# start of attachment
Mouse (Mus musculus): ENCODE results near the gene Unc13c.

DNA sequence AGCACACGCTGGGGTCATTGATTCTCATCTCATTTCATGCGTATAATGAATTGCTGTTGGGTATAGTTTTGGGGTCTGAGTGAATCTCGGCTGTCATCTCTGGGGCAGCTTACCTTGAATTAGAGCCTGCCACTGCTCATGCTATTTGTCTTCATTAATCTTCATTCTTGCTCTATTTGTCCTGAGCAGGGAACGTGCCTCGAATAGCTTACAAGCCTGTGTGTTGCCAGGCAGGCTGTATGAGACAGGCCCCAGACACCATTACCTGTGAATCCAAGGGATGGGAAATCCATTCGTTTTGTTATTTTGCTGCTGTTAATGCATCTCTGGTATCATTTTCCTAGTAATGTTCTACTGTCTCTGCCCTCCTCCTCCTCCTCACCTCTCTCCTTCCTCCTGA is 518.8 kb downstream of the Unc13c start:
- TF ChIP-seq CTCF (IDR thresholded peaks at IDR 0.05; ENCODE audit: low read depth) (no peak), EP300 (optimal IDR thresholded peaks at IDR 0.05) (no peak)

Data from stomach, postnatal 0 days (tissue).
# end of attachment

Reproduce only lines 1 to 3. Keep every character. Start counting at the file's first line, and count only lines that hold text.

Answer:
Mouse (Mus musculus): ENCODE results near the gene Unc13c.

DNA sequence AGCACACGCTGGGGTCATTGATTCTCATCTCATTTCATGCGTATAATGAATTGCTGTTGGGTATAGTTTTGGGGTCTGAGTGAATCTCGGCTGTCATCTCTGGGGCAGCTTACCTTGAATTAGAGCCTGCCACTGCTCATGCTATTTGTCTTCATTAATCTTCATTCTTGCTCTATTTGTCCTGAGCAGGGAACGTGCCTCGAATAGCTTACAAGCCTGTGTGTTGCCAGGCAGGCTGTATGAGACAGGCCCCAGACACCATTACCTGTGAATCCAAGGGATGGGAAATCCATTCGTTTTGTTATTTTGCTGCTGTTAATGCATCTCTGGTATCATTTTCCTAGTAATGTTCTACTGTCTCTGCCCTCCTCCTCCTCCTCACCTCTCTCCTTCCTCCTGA is 518.8 kb downstream of the Unc13c start:
- TF ChIP-seq CTCF (IDR thresholded peaks at IDR 0.05; ENCODE audit: low read depth) (no peak), EP300 (optimal IDR thresholded peaks at IDR 0.05) (no peak)